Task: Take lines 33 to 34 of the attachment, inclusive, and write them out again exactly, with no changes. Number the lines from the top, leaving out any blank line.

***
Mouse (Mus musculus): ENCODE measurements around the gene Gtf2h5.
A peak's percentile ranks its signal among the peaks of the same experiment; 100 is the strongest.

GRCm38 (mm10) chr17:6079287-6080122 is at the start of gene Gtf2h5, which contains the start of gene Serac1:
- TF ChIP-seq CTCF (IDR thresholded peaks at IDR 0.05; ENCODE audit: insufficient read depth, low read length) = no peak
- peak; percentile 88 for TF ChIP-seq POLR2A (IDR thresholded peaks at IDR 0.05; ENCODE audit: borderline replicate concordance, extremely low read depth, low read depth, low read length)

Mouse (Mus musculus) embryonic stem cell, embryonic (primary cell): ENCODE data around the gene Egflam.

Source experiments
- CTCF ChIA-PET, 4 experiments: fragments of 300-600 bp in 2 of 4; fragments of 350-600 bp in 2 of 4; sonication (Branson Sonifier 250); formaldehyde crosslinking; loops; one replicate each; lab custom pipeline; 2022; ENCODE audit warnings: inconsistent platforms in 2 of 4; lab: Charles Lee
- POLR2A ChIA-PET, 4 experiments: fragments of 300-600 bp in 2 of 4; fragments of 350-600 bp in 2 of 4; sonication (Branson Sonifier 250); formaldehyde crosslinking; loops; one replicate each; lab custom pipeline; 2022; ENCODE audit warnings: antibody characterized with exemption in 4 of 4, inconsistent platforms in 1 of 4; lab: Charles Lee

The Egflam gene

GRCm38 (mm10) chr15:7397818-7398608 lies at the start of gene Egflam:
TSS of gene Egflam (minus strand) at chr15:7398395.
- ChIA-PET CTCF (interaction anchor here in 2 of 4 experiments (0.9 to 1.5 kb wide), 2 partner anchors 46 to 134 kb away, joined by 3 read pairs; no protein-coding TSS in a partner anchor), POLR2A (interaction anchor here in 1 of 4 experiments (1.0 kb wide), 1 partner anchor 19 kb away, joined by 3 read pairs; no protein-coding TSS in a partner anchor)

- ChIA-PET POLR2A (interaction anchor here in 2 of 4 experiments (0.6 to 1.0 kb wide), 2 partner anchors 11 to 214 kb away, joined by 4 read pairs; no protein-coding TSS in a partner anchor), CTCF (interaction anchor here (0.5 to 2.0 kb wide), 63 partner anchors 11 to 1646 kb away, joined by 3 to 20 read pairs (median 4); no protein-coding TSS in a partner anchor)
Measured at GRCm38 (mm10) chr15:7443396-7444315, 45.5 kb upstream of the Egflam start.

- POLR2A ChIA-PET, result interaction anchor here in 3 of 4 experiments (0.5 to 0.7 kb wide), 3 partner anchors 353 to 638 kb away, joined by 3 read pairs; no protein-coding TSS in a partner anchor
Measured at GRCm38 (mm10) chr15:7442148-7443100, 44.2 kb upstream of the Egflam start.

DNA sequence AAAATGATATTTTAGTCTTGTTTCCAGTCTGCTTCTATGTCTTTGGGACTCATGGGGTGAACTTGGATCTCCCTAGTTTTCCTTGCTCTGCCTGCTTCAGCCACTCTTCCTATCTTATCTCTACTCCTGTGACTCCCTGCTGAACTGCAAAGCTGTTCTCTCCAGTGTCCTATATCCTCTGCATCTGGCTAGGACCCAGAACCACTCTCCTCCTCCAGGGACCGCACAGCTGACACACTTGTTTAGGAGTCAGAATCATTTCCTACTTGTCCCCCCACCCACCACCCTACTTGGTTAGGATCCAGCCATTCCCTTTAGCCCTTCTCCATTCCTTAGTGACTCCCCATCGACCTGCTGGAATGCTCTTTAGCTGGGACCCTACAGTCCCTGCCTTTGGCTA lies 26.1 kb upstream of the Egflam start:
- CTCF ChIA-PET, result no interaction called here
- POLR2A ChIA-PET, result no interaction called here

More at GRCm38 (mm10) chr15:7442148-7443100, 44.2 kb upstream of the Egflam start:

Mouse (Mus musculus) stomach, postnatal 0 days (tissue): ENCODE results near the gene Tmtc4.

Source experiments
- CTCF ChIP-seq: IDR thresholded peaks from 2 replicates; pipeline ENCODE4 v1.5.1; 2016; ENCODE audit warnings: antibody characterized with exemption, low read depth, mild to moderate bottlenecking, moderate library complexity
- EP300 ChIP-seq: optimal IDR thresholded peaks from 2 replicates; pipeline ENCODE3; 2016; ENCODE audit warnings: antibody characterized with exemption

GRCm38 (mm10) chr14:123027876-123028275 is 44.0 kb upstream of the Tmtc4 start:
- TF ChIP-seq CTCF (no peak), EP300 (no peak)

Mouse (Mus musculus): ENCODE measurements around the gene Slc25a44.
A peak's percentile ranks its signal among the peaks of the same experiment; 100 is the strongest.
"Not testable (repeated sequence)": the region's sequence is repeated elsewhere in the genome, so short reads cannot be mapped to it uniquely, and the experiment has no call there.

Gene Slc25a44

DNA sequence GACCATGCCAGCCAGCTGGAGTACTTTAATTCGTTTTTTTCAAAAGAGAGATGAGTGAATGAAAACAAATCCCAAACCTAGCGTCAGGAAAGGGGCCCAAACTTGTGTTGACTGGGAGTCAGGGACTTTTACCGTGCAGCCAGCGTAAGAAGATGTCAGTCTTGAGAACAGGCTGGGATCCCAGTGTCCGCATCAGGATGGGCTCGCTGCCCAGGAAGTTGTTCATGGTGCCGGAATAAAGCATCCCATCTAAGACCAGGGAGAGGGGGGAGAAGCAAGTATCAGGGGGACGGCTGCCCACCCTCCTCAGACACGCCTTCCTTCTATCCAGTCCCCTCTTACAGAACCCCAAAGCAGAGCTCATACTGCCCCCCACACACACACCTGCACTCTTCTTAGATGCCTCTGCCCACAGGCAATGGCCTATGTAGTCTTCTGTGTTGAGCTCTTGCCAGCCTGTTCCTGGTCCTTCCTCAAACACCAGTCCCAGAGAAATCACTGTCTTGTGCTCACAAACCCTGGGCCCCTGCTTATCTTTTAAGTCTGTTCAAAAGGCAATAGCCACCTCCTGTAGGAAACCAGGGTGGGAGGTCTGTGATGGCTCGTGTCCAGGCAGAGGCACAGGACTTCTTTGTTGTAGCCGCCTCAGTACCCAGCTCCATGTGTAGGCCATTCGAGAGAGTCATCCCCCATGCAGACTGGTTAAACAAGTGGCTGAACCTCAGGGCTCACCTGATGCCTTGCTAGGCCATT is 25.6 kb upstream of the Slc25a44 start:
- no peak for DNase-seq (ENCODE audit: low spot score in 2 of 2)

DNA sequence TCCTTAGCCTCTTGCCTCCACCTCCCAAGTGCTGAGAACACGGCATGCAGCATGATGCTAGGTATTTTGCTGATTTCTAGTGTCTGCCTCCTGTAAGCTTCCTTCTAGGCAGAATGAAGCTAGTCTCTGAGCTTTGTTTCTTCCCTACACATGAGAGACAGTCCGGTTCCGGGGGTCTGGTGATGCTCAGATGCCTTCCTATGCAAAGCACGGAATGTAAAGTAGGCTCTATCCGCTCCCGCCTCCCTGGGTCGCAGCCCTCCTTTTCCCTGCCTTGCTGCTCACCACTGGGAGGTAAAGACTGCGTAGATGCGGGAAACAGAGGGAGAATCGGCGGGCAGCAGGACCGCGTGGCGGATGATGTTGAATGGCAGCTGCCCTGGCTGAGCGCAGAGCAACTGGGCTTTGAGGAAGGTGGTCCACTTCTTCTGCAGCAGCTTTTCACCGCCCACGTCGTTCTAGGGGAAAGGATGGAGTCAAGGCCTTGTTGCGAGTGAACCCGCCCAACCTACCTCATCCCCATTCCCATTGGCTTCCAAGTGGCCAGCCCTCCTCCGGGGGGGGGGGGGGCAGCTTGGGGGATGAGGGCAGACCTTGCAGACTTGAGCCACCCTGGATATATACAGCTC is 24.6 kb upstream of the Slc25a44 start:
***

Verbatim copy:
- no peak for DNase-seq (ENCODE audit: low spot score in 2 of 2)

DNA sequence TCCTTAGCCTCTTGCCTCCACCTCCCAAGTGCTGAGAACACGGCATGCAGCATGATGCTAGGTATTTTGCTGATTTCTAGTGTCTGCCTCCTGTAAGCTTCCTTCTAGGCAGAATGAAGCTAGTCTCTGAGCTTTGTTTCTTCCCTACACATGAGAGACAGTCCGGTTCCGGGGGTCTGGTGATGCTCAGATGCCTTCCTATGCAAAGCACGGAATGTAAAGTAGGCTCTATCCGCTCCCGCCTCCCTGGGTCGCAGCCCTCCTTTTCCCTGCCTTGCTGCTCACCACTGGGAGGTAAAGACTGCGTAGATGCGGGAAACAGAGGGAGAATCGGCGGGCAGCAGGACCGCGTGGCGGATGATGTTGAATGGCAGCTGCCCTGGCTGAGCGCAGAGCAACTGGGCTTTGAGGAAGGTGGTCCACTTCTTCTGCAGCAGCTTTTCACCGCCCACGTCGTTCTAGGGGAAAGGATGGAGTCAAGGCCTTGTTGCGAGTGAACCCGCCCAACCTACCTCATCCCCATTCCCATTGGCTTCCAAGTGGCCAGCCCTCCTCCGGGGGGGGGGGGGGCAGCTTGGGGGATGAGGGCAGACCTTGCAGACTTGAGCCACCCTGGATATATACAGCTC is 24.6 kb upstream of the Slc25a44 start: